Exploring the Cherokee: Tennessee

RICH IN CULTURAL HERITAGE AND NATURAL BEAUTY, the Cherokee National Forest stretches along
the Tennessee-North Carolina border from the Georgia line north to Virginia. It is divided
into northern and southern sections, with the Great Smoky Mountains National Park between
them. Its 630,715 acres of lush vegetation were set aside as a national forest in the early
20th century. Most of the land had been heavily logged and damaged by wildfires and poor
farming practices. Early conservation efforts focused on restoring the earth and woods. The
forest is healthy and rich with plant and animal life today, and offers a large variety of
outdoor activities. Finding a campsite in the forest is relatively easy, with 30 developed
campgrounds to choose from. Most are open from late spring through fall and are available
on a first-come, first-served basis. In developed campgrounds, RV sites usually include a
fireplace, a table and a lantern post. Some newer sites have electrical hookups; water and
sanitation facilities are usually available within a reasonable distance. National forest
campgrounds have a stay limit of 14 days unless otherwise posted. Hiking offers one of the
best ways to experience the forest in a quiet, relaxed atmosphere. Choices range from
challenging hikes through rugged primitive areas to short walks along lakeshores.
Nationally designated trails include the Appalachian Trail, the John Muir National
Recreation Trail and Warrior’s Passage Trail. There are more than 700 miles of hiking
trails throughout the national forest. The Ocoee Whitewater Center features an easy
one-mile walk that includes crossing a 330-foot cable bridge that spans the breathtaking
Ocoee River. And the 10-mile bike- and hiking-trail system offers a glimpse of history and
adventure. If you prefer to get around on four legs instead of two, you might try one of
the 20 equestrian trails. Trail lengths range from one to 22 miles and offer a variety of
skill levels. All open public roads are available for horseback riding. The Conasauga River
Wildlife Viewing Area in the Ocoee Ranger District is a stretch of the Conasauga State
Scenic River. It is relatively siltfree and provides an unusual opportunity to view fish in
their natural habitat. You can slip on a mask and snorkel slowly in the still, deep pools.
You might see redeye bass, sunfish, blue shiner, amber darter and the Conasauga logperch,
among others. More wildlife- and bird-watching opportunities are found on the Tellico Auto
Loop, which passes through a black-bear sanctuary. Even if you don’t spot a bear, you might
see one of the forest’s 262 bird species, such as the red-breasted nuthatch or the
Blackburnian warbler. For more birding, go to the Gee Creek Trail section of the John Muir
National Recreation Trail. It is ideal for viewing wading birds on the shores of the
Hiwassee State Scenic River. Scenic driving is a popular activity in the forest, and one of
the newest and most beautiful routes is the Cherohala Skyway. Twisting through scenery that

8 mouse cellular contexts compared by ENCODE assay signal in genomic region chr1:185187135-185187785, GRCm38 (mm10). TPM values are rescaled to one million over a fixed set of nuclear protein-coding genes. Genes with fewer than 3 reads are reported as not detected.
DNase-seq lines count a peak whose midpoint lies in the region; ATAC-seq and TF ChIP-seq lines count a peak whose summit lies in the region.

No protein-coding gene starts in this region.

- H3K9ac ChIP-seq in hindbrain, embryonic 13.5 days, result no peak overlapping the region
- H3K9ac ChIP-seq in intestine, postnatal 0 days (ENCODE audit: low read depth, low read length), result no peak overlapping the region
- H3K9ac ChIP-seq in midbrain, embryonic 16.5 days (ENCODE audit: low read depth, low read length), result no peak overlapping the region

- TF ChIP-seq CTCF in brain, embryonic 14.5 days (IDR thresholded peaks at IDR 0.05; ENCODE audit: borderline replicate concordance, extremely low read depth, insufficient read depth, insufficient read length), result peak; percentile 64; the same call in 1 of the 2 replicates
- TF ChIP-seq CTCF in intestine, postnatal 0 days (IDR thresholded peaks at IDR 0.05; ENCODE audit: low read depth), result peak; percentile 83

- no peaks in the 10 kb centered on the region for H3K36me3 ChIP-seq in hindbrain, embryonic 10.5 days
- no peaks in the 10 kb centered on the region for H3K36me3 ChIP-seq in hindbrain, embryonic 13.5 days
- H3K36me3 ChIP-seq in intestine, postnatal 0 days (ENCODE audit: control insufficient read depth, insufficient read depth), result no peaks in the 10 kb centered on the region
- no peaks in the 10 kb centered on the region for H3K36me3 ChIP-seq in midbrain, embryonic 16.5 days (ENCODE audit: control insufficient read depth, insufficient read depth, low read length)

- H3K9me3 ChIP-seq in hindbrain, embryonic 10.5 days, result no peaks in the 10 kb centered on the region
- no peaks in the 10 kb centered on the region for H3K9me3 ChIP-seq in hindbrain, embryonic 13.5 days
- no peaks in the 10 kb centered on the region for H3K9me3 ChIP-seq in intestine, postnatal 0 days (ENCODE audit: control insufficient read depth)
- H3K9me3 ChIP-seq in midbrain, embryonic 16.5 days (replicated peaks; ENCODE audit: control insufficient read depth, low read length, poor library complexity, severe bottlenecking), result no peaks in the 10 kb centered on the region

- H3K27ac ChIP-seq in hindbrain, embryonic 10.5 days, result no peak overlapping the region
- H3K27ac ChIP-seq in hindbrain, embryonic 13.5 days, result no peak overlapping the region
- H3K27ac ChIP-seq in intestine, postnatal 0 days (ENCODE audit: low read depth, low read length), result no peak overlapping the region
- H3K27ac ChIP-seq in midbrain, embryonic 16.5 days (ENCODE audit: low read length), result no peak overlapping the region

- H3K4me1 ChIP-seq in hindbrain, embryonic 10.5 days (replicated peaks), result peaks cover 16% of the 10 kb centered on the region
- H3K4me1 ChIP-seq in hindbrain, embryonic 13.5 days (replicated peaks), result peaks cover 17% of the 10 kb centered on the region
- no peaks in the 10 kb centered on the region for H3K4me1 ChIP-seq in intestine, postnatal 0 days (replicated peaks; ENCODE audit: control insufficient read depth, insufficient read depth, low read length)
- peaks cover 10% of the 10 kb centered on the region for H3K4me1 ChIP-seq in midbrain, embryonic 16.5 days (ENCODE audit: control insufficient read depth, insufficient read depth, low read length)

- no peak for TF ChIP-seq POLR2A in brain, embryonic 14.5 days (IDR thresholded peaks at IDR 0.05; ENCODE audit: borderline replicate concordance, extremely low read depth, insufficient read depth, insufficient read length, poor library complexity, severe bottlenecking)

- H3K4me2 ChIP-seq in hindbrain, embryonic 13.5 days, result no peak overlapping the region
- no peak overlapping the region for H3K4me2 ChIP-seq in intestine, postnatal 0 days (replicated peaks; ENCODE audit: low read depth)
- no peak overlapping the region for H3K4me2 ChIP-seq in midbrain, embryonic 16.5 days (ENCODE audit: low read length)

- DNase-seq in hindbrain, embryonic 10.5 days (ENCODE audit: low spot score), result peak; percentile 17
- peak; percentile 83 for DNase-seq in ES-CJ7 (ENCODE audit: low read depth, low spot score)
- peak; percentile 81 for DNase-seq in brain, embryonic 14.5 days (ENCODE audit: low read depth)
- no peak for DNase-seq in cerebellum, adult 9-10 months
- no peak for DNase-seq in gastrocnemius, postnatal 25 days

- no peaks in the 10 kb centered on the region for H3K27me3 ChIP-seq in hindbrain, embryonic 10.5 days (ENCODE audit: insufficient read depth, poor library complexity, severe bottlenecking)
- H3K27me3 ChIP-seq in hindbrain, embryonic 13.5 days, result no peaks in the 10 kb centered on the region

rivals the Blue Ridge Parkway, the skyway crosses through the Cherokee and Nantahala
national forests, connecting Tellico Plains in southeastern Tennessee to Robbinsville,
North Carolina. Covering portions of what was once a Cherokee Indian trading route, this
40-mile, two-lane blacktop road passes crystal-clear streams, climbs to breathtaking
overlooks and skirts the shoreline of a beautiful North Carolina mountain lake. Paralleling
the Tellico River in Tennessee, the skyway winds along this classic river at 1,000 feet
elevation, offering canoeing and fishing between mileposts 2 and 4. Approaching milepost 5,
the river disappears and the skyway begins its ascent. Through hills and valleys, the road
offers enticing glimpses of changing forest types as you climb to over 5,000 feet
elevation. Be ready for your first full view of spectacular mountaintops and deep valleys
as you pass milepost 14. Turkey Creek Overlook, between mileposts 15 and 16, offers picnic
tables, or you can proceed to milepost 18 to hike and/or take photos. The skyway climbs
through Brushy Ridge, then on to East and West Rattlesnake Rocks. Just after East
Rattlesnake, the road passes by a black-bear refuge and presents panoramic views of the
rugged mountains. At Beech Gap, the skyway crosses into North Carolina and the Nantahala
National Forest. Unicoi Crest Overlook offers beautiful views into both North Carolina and
Tennessee. Then you can continue to Hooper Bald (5,290 feet elevation) for a hike at
milepost 8, or you may prefer to stop along the way at Stratton Meadows, Haw Knob Slopes,
Big Junction or the highest overlook: 5,390-foot Santeetlah. The last 10 miles of the
skyway skirt the mountain slopes, offering breathtaking views of the Joyce Kilmer Memorial
Forest and Santeetlah Valley. You can stop at several overlooks as you wind down into
Robbinsville. The Cherohala Skyway provides numerous opportunities to view magnificent
mountain scenery, take photographs, stroll along short trails and delight in an almost
never-ending showcase of elegant wildflowers. Take your time and enjoy the wonderful views
along this road. Allowing for stops, it takes about two hours to travel the length of the
skyway. Before You Go: For more information on the Cherokee National
Forest, Ocoee Whitewater Center or the Cherohala Skyway, contact the Forest Supervisor,
P.O. Box 2010, Cleveland, Tennessee 37320; (423) 476-9700; www.southernregion.fs.
fed.us/cherokee. Visit Trailer Life Directory for additional campground information. For
Volunteer State travel information, contact (800) TENN-200;www.state.tn.us/ tourdev.

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